My compact is a .22 and I really enjoy shooting it. As far as a plinker goes, or for target practice on paper, it’s hard to beat. Something about this little gun and the Ruger SR-22 make me wish I was a boy again, out rambling through the woods and ready to run up on a snake or a pile of cans and bottles just begging to be shot full of holes. I don’t do that anymore, but I have grandsons and granddaughters and these are perfect little plinking guns for them to use to put into practice their gun safety and marksmanship training.
If you’ve read very much of my blog you know I’m a 1911 fan. Not just a 1911 fan, but in particular a 1911 Commander fan. “Commander” is the term the industry, starting with Colt, uses to describe a 1911 with a 4.2 or 4.25 inch barrel. One of the guns in my concealed carry rotation is a very fine lightweight Smith & Wesson SC-E-1911 Commander. The SC indicates it has a scandium frame, which makes it lightweight. The E stands for Enhanced and simply means they’ve added pretty much any feature you might want on the gun. Scandium is a very expensive metal, so there’s not a lot of scandium in the frame. It’s mostly is aluminum. But the gun is lightweight and it has other features I appreciate and some that are above and beyond. Night sights and ambidextrous safety are a given for me, but this gun also includes front and rear grip checkering for a better grip. The top of the slide has lines that help cut down on glare. The cocking serrations are fish scale shaped and front and rear. They work quite well. An added feature is the rounded butt, which helps in keeping the gun concealed. I call this one my “Sunday go to meeting gun.” It’s so darn pretty and it’s practical, too!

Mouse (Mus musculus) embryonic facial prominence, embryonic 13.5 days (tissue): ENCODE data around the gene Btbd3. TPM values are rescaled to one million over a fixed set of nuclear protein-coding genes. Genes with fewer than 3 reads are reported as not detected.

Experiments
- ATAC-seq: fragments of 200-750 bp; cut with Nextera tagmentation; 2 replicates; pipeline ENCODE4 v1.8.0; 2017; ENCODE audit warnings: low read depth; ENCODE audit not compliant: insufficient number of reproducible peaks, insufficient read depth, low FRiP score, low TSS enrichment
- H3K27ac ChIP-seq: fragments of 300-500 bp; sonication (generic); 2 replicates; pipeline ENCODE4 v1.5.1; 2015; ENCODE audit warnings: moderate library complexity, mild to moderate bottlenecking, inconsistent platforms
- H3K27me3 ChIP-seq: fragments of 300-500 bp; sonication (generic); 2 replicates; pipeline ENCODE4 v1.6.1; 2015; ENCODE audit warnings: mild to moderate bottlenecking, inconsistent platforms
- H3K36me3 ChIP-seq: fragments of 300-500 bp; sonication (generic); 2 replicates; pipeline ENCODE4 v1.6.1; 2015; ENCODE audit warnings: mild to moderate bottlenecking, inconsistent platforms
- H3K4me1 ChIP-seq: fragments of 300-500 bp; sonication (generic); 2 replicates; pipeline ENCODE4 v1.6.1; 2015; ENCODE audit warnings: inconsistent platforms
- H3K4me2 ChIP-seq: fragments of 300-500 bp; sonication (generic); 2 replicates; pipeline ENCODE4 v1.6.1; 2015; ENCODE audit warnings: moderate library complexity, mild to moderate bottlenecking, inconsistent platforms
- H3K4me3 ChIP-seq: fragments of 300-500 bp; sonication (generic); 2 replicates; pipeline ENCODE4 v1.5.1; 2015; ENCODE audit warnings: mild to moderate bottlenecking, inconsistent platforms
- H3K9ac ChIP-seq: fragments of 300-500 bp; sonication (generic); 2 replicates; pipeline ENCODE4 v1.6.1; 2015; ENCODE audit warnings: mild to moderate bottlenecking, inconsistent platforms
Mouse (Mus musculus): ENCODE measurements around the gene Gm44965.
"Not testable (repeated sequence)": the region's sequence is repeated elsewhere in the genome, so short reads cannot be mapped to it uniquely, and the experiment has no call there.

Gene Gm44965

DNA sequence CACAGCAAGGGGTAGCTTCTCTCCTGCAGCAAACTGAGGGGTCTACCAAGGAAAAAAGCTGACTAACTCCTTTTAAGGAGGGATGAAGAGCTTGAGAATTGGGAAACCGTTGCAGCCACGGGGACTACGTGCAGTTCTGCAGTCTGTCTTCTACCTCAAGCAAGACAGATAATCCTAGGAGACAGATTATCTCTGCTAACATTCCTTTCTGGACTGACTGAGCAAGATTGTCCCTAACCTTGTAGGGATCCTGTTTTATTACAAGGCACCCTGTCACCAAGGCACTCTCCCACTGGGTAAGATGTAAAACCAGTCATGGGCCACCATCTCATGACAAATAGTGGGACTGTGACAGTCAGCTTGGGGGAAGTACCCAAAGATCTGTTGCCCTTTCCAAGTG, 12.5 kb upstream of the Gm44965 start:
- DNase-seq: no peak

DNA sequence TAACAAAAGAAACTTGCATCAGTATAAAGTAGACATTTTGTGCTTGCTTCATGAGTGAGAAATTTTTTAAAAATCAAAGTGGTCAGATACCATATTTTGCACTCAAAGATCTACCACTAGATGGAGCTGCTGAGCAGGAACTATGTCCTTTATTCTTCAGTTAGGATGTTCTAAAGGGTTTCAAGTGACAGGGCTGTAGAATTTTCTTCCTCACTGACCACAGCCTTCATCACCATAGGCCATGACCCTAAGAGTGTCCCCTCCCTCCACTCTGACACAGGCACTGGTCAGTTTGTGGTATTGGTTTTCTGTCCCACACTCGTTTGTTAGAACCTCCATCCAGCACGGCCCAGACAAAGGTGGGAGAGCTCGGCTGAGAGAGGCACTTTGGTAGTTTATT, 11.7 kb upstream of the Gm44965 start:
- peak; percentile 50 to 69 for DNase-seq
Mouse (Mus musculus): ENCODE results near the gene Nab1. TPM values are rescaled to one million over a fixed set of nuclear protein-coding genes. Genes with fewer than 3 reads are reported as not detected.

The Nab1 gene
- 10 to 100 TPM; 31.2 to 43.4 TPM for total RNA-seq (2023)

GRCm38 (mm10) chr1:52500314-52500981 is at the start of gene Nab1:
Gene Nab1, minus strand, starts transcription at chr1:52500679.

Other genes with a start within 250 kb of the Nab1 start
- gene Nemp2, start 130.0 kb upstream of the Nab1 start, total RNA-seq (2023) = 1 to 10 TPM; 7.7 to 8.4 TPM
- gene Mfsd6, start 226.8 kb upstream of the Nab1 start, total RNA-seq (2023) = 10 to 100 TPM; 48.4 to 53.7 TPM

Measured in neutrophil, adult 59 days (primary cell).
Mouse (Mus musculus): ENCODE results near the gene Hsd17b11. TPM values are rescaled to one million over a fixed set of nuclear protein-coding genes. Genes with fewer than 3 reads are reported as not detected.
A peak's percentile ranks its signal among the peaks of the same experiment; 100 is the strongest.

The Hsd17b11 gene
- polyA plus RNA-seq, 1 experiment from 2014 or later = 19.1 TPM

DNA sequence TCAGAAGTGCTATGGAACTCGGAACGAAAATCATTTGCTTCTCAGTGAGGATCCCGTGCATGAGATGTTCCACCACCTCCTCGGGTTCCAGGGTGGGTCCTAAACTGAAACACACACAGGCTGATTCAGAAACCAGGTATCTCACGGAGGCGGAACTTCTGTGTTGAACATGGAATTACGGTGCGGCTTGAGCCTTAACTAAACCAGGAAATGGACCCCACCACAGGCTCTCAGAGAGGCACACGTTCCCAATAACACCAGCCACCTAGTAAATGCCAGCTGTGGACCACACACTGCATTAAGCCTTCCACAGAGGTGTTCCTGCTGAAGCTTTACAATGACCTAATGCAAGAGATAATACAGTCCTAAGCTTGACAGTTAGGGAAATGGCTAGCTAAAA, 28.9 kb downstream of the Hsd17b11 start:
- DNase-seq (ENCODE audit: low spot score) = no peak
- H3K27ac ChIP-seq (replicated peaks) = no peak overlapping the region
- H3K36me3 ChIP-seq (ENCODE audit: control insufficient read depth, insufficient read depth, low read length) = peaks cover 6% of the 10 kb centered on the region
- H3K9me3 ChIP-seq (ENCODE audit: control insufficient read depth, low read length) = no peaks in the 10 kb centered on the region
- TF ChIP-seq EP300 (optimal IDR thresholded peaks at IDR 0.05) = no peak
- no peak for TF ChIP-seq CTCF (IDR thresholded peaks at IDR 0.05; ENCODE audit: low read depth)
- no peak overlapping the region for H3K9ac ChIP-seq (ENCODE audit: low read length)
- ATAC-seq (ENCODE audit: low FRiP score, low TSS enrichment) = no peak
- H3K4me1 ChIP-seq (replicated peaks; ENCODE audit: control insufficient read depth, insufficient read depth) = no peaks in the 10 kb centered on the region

Smith & Wesson has been around a long time and has many models I’ve not discussed or even experienced, but suffice it to say you will not be disappointed with the brand should you decide to buy one or several.